There is a fine line between being a parent and being an advocate. At least that’s what I’ve learned in my parenting journey. When I met my boyfriend and his son three years ago, my teacher background immediately made my situation a little different. Not only was I stepping into a new role as a “bonus” mom to this little guy, but I was also going to be his biggest supporter, biggest fan, and biggest advocate.
And I’m sure every parent can agree—you go to battle for your children.
But what do you do when you have children with special needs? How do you fight for your child when it feels like you’re fighting alone? When fighting for his/her rights seems synonymous with fighting people and institutions who should seemingly be on your side?
There is no “right” or “wrong” way to support your children. But here is what I’ve learned in advocating for my son. Hopefully it will help to guide you in your journey.
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1. You Have to Know What You’re Fighting For
Chances are, if your child has special needs, you already know what he or she struggles with. For my son, dyslexia is his biggest learning challenge, so I know that when he is not given adequate time to complete assignments, when he is not offered the ability to have text read to him, and when he is expected to complete assignments without support that are far above his level—I have to step in.
The first step to being a good advocate (and parent!) is understanding what your child needs. This can begin with an assessment, or it can be as simple as identifying areas of concern—on your side and the classroom side—to see if there are ways to combat learning challenges.
If your child has an IEP, the components of that IEP must be followed. IF your child doesn’t have an IEP, then perhaps your first step is to meet with his/her teachers to discuss your concerns and potential need for one to be written.
Either way, you start with the struggles. This will help you know what you are fighting for, and more importantly the why behind your fight.
2. You Can’t Be Too Hard on Yourself (Or Anyone Else)
As parents, we are our own worst enemies sometimes. Regardless of whether your child’s needs have slipped under the radar or you simply haven’t know what steps to take—please don’t beat yourself up!
Parenting is an ever-shifting, ever-growing journey. Just because you haven’t done or said the “right” things doesn’t mean you’re failing your child.
On that note, it’s also important to keep in mind that most people are doing their best, even (and especially!) your child’s teachers/staff. Although it may seem, from time to time, that some of the people who are supposed to have your child’s best interests in mind may have failed him or her, remember that everyone has a lot on their plates.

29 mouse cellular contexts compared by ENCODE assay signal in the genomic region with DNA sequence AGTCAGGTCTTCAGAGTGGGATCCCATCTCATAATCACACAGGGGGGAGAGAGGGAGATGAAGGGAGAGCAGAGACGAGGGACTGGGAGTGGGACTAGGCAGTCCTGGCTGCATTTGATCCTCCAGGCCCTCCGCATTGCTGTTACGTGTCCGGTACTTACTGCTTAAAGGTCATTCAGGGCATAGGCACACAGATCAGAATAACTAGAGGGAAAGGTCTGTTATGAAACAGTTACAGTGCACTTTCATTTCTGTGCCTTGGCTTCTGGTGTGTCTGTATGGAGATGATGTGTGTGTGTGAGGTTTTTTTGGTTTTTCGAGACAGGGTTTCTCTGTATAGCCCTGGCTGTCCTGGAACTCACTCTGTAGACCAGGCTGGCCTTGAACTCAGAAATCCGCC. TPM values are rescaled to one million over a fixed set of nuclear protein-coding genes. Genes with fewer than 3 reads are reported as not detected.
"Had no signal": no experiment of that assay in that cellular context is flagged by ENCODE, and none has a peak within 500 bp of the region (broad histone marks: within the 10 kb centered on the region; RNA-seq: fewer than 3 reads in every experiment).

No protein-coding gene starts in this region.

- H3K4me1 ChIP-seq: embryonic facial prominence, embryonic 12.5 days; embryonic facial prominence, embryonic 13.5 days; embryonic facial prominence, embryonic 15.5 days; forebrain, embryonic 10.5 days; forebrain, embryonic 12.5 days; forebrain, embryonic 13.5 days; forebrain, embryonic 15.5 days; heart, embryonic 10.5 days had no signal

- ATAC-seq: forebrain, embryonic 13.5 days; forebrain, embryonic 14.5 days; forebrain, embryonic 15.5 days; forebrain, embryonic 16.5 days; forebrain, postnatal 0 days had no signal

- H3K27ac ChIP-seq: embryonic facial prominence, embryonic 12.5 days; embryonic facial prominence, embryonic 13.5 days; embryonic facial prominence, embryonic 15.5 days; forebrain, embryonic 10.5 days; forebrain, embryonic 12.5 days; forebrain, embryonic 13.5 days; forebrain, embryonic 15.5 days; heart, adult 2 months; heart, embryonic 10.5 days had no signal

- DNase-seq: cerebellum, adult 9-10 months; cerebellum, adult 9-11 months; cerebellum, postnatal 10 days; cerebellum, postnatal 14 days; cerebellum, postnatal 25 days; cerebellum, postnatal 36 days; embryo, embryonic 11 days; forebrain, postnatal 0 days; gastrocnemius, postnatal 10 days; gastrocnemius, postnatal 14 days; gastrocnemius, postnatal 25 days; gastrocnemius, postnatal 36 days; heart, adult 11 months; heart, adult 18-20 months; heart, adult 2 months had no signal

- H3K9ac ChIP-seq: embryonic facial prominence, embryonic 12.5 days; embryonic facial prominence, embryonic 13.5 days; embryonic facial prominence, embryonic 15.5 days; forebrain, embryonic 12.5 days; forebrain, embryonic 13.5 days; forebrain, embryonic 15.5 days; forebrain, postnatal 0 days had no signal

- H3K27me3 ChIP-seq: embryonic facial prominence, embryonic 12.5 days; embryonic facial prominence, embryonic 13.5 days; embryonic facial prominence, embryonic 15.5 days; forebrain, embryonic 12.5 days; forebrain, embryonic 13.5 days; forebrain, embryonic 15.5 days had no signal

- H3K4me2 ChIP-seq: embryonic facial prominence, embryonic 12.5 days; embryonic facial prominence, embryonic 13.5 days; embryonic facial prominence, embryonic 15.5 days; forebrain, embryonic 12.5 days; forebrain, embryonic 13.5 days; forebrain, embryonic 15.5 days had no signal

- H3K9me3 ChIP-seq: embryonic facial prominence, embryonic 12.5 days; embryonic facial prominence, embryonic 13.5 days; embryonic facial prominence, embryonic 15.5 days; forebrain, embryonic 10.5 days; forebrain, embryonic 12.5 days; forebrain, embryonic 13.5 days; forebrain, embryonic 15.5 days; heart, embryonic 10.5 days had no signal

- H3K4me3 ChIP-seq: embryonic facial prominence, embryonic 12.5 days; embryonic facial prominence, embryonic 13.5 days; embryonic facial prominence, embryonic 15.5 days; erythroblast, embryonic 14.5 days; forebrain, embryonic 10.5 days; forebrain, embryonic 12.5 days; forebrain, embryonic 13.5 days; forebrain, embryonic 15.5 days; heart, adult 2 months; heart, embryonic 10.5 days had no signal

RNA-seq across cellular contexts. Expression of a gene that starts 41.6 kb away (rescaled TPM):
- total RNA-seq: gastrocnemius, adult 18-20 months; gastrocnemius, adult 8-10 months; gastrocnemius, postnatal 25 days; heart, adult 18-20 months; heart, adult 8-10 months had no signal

Perhaps something that was missed or that didn’t go as planned was not done intentionally. Rather than playing the blame-game with yourself and others, recognize that what you have to do is fix the problem. And start.
3. You Have to Keep Lines of Communication and Trust Open
Communication is key, especially in advocacy. If you’re trying to advocate for your child’s needs and abilities in the classroom, then make sure you’re available and prioritizing conversations with his/her teachers.
You’ll also want to engage in open dialogues and ask questions about your child’s learning (even if it feels like too much). The more questions you ask, the better understanding you’ll have and the more educated you’ll be in taking the next steps.
PS: There is no such thing as “too many” questions.
4. You Don’t Stop
Being an advocate for your child’s needs and abilities isn’t a one-time fight. For many of us, this process is ongoing. Yes, from time to time it will be frustrating. And yes, from time to time it will be draining. But prioritizing your child and keeping him or her at the center of what you do will make it all worth it.
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The author’s views are entirely his or her own and may not necessarily reflect the views of Blub Blub Inc. All content provided on this website is for informational purposes only and is not intended to be a substitute for independent professional medical judgement, advice, diagnosis, or treatment. Always seek the advice of your physician or other qualified health provider with any questions you may have regarding a medical condition. Never disregard professional medical advice or delay in seeking it because of something you have read on this website.